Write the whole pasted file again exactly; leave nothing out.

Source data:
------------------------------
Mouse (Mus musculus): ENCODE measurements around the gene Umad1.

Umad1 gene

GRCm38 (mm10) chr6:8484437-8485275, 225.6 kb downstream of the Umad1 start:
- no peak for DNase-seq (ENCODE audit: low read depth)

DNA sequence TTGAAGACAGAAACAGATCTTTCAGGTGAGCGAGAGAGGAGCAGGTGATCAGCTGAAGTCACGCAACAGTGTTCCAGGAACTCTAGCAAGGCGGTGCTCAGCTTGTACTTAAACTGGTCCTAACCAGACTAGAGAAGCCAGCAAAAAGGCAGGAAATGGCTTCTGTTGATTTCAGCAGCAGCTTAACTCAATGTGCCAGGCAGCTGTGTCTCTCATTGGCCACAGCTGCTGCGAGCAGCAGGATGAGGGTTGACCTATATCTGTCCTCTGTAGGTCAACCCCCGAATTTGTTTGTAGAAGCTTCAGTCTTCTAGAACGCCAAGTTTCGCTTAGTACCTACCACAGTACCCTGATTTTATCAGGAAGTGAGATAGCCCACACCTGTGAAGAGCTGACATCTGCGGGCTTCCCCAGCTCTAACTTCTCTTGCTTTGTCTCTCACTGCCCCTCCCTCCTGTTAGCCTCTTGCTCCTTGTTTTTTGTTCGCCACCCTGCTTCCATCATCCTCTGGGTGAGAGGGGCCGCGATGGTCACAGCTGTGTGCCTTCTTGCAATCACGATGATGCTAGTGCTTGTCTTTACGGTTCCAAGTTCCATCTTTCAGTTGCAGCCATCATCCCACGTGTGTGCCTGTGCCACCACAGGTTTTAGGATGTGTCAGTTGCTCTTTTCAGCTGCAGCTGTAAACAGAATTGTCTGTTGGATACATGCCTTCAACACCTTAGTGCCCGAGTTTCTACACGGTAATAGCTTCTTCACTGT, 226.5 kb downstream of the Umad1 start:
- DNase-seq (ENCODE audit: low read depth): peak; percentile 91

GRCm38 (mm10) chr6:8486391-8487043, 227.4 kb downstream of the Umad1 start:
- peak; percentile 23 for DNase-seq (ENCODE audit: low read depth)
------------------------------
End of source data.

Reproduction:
Mouse (Mus musculus): ENCODE measurements around the gene Umad1.

Umad1 gene

GRCm38 (mm10) chr6:8484437-8485275, 225.6 kb downstream of the Umad1 start:
- no peak for DNase-seq (ENCODE audit: low read depth)

DNA sequence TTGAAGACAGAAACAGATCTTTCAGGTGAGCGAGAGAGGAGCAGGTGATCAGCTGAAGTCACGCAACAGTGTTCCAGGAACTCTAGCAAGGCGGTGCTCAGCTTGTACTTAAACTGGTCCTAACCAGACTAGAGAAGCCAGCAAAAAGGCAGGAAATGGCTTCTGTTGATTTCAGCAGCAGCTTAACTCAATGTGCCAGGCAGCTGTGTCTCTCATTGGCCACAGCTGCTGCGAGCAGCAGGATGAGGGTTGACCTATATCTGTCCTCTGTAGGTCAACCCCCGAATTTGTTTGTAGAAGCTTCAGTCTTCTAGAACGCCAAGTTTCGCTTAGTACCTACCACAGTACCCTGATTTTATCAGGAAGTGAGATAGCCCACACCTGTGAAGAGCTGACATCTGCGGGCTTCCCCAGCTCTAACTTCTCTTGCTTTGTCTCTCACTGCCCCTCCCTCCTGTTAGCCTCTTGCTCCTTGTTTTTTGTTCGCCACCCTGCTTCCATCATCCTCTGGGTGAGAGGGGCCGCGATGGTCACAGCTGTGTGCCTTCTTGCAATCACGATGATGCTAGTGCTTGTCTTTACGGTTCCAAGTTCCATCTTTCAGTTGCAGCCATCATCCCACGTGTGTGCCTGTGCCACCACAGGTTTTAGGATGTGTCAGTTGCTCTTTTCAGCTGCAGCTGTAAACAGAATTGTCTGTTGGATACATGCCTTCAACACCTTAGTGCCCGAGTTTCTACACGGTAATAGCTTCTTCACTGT, 226.5 kb downstream of the Umad1 start:
- DNase-seq (ENCODE audit: low read depth): peak; percentile 91

GRCm38 (mm10) chr6:8486391-8487043, 227.4 kb downstream of the Umad1 start:
- peak; percentile 23 for DNase-seq (ENCODE audit: low read depth)